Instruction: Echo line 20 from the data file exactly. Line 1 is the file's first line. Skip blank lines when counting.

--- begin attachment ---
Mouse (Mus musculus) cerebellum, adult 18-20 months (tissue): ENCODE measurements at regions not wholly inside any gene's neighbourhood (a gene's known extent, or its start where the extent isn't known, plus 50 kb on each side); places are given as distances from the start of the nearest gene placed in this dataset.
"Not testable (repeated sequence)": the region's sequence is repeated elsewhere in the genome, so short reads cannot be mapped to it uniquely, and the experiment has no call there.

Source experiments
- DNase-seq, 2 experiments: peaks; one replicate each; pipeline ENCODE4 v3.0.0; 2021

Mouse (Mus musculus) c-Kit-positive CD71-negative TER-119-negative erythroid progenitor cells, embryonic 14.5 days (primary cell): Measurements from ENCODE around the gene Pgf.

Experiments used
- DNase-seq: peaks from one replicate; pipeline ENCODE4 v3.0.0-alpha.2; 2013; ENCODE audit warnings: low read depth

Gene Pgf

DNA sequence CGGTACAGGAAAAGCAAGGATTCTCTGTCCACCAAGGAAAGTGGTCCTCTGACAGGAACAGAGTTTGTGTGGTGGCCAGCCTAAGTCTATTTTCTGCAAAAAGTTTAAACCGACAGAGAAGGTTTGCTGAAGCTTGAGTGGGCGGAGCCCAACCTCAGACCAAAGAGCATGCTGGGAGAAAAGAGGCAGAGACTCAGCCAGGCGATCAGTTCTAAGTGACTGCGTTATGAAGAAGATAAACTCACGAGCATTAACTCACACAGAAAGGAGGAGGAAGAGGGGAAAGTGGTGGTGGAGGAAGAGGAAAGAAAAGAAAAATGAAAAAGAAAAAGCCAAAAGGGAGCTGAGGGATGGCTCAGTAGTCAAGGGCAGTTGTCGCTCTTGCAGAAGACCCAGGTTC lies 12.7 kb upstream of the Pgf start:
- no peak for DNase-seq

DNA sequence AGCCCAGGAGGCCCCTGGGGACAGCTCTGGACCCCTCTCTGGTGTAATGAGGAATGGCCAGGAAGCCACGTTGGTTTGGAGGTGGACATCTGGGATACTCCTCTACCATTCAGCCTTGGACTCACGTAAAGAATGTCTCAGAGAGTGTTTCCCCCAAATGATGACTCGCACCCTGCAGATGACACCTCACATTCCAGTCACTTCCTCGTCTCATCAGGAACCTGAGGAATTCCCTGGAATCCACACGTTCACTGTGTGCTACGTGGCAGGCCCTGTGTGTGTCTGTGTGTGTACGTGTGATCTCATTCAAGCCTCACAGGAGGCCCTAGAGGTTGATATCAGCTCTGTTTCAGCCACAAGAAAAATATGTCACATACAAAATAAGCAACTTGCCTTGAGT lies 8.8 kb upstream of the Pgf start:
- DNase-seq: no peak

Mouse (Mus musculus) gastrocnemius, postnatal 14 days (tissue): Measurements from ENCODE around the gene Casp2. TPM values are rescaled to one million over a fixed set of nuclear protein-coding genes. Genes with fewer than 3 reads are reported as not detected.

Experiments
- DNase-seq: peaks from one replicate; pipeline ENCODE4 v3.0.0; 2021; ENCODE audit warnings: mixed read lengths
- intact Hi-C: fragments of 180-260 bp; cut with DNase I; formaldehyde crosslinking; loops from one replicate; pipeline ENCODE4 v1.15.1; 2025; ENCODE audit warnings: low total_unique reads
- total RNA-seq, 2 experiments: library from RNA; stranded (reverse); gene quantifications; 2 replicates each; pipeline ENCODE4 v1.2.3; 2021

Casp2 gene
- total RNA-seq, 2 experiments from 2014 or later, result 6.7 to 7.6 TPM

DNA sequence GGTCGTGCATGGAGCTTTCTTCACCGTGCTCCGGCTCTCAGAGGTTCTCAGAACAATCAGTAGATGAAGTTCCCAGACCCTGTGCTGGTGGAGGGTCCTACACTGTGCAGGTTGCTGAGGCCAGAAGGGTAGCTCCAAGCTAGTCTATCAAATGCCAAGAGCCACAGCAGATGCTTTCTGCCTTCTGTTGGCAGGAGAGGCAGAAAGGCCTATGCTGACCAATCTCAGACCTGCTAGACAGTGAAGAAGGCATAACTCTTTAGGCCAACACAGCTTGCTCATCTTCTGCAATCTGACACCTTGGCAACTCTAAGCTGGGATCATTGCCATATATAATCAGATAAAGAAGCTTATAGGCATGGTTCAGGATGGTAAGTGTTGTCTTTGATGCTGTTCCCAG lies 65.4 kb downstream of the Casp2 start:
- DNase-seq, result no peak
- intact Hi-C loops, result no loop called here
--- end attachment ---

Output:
DNA sequence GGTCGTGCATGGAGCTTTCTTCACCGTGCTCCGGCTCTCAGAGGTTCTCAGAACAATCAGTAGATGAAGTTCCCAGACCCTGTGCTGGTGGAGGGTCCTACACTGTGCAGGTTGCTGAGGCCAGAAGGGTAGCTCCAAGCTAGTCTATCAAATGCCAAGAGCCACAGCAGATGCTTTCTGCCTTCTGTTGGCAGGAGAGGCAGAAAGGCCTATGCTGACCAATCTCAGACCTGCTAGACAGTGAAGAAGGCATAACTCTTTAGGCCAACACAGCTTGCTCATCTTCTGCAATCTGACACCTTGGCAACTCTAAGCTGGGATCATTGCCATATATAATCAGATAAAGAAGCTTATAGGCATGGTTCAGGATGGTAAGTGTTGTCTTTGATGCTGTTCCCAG lies 65.4 kb downstream of the Casp2 start: